Then there is a song like "Mr. Mistro." That was the emotion of being pissed off. Someone told me I wasn't a musician. My reply: You're right. I'm Mr. Mistro. I use my ideas, taste for word and my love for speech and presentation, do the work, and then I go to town.

Ww: On the production end, you have some heavy names and collaborations, from Big J Beats of 1984 to Dealz Makes Beats to Xperiment. What criteria do you use when choosing which beats to rap over?

TJ: I really don't have criteria for the beats that I rap over. I just have to like it. I know within thirty seconds if I like a beat. When I can't help but move and jam out to a beat, it's hot to me. As far Big J, Dealz, Xperiment, Kid Hum, Savier One goes, I just happen to have homies who are dope at making beats. Most of those cats I kick it with and chill on a regular basis. That's how it is for anyone I make music with. We kick it. We build. We get to know each other. Music is a personal thing, so you should know the cats that you chose to make music with.

Ww: There is the argument that "great" MCs are harder and harder to come by these days. If there were rap prerequisites, what would be your overall qualifying skill?

TJ: I don't think great MCs are harder to come by. I think everyone has their own idea of what a great MC is. My personal strength is my ability to freestyle. I'm always ready to kick one. I can express my ideas well, which also helps me with my writing.

Ww: How are you making your mark on the music scene in the city right now?

TJ: Right now, I'm getting ready to launch my campaign: "Freestyles Are Still Free (FASF)" on September 1st. I show up. I give the general public wherever I'm at freestyle, and then I'm off to do it again. My homie Joe Thunder is working with me on that. So be on the lookout for me on the bus, in the grocery store, at McDonalds, wherever. People are gonna remember if you give them a great show, no matter where it is.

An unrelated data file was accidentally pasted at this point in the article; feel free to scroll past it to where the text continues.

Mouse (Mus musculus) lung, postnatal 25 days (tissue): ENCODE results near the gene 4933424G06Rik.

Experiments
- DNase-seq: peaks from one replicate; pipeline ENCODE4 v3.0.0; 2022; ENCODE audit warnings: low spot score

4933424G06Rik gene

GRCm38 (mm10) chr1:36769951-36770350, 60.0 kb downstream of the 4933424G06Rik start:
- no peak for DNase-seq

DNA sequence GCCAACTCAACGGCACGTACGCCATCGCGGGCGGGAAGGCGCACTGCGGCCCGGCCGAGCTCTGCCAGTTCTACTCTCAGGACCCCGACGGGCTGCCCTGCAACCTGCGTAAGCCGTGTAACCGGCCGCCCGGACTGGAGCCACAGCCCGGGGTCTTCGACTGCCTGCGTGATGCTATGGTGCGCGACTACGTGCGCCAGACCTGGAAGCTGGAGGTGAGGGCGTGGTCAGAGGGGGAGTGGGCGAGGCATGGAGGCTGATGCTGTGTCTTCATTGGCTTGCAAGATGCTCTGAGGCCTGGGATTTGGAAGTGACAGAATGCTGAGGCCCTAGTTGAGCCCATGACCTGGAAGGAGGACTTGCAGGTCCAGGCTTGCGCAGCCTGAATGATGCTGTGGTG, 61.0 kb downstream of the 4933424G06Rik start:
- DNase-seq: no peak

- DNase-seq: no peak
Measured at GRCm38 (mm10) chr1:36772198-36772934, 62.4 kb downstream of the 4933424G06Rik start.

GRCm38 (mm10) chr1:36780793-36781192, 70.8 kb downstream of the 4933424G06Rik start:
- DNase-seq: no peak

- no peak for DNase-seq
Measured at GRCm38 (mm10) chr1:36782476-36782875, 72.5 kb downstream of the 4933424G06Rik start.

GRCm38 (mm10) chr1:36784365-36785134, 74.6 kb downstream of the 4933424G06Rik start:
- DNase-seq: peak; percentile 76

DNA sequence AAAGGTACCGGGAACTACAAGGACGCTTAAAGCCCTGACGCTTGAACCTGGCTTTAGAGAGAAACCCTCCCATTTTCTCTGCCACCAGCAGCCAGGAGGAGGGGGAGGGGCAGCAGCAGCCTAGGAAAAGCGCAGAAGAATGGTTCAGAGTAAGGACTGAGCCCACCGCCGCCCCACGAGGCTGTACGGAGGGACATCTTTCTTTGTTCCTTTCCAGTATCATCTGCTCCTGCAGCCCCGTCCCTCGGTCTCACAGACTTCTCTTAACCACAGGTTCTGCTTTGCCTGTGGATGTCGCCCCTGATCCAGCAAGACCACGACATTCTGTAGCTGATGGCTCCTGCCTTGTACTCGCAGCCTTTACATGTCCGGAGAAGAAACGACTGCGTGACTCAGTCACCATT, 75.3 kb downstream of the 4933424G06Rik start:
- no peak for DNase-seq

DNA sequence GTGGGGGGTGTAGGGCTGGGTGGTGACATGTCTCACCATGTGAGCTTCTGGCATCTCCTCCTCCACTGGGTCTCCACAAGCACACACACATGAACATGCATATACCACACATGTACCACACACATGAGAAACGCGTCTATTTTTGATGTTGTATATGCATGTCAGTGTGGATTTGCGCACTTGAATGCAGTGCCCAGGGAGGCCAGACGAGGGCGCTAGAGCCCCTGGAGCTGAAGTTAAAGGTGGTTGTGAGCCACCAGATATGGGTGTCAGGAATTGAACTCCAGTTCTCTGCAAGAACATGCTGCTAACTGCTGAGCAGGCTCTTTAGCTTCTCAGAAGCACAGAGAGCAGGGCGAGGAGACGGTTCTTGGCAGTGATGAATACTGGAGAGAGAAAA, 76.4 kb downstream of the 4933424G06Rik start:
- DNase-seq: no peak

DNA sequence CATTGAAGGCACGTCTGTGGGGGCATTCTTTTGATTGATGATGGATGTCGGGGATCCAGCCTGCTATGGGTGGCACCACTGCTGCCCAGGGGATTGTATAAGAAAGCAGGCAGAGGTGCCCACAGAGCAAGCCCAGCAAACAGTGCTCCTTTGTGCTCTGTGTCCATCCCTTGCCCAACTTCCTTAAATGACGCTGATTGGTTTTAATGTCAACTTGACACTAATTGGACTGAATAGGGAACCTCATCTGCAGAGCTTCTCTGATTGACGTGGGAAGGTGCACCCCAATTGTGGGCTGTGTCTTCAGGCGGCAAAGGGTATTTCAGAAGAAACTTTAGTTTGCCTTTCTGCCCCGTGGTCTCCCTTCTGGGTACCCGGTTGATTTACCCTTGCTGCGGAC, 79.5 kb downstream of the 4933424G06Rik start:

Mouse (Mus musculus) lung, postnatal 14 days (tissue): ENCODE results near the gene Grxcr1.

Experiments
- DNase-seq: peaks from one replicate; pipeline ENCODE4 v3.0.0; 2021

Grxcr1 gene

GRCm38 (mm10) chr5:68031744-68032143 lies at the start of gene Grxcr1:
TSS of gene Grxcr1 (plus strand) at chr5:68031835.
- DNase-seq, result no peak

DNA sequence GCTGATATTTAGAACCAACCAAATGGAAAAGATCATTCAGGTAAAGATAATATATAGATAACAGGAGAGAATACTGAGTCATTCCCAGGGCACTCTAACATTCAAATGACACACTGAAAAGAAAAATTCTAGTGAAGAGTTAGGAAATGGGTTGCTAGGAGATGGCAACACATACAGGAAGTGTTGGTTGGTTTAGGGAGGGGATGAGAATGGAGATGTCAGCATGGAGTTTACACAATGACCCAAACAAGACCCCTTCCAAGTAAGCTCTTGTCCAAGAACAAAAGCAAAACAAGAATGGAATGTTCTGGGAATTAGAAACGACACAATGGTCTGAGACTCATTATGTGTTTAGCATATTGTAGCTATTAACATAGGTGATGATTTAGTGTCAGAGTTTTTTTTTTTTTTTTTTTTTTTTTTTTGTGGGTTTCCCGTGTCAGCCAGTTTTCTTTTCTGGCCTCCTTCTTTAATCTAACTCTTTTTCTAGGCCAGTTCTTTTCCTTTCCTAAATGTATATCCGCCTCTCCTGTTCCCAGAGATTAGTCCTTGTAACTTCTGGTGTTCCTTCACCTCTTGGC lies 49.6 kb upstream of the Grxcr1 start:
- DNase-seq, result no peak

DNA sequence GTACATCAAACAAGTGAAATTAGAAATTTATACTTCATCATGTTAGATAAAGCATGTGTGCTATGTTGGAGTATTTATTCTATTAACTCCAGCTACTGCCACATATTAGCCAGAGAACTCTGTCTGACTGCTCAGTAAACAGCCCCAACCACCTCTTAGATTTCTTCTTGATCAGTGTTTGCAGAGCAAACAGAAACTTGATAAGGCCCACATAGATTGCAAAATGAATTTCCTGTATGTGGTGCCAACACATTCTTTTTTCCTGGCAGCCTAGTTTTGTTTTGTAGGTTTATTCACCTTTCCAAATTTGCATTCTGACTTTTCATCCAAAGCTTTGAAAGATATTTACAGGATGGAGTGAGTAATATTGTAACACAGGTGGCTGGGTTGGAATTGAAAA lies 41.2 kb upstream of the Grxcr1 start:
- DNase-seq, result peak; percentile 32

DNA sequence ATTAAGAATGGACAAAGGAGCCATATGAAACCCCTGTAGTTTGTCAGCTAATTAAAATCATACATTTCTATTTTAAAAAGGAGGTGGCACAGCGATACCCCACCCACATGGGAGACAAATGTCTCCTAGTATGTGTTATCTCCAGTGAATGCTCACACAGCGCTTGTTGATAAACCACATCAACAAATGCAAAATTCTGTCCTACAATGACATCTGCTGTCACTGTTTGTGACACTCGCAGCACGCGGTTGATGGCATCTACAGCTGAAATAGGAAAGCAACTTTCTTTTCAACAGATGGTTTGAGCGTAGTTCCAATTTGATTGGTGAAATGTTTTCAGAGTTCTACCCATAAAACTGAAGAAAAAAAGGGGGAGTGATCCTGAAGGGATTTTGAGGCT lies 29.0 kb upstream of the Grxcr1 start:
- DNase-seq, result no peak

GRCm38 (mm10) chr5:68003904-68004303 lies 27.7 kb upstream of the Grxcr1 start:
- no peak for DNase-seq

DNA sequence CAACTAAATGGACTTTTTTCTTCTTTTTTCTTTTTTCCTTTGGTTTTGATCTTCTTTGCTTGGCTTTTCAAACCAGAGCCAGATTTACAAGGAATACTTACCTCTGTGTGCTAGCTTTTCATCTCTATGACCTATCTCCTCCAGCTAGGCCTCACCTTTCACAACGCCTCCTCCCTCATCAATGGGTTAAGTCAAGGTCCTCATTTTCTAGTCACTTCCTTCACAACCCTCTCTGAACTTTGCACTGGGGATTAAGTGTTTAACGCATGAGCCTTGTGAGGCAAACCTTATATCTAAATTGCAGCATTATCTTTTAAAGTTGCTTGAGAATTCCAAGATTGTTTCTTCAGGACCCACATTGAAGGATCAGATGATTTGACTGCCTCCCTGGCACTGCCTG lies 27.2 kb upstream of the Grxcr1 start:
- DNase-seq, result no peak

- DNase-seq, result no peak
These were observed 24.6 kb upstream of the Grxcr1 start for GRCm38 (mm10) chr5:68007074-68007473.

Dealz and I are wrapping up TCM. Nofrendo and I are in the midst of working on my next mixtape, "Welcome to the Fader," and then Kid Hum and I are working on something very special. All I can say is "Groovy Music Makers from Earth." Other than that, I'm doing what my mentor told me to do, "Ask how you can help." So I just ask folks how I can help them. I pass out fliers and stuff to shows I'm not even a part of. My mark is what I do.

Ww: What is musically radical about Turner Jackson?

TJ: I'd say the most musically radical thing about me is that I don't believe I'm a rapper. In my own head I'm a superhero, and my power is communication. The songs I write are like pages out of my comic. I, honestly, am trying to use my voice to change the world. I'm about getting a message across more than music. Music is just how I get my message across.

Ww: If we gave you a soapbox to expound from regarding the climate of hip-hop, what would you say?

TJ: Hip-hop is like a bowl of mixed nuts. I only like cashews and honey roasted peanuts. Some people only like walnuts. Some people like all nuts. The only thing that matters is that you're eating what you like. Hip-hop is going through the same thing that every other genre of music has. Not everybody is gonna like all the music that comes out. Some folks are wack, and some aren't. It's a matter of perspective, I guess.

No matter how we feel and see things, let's say less than talented artist make it. It happens, and it will always happen. Hip-hop is more than just a 'hood thing. It's a corporate thing. I don't care about the music industry. I ain't signed, so all that don't concern me. I'm just making my music, and what hip-hop is to me is the most important thing.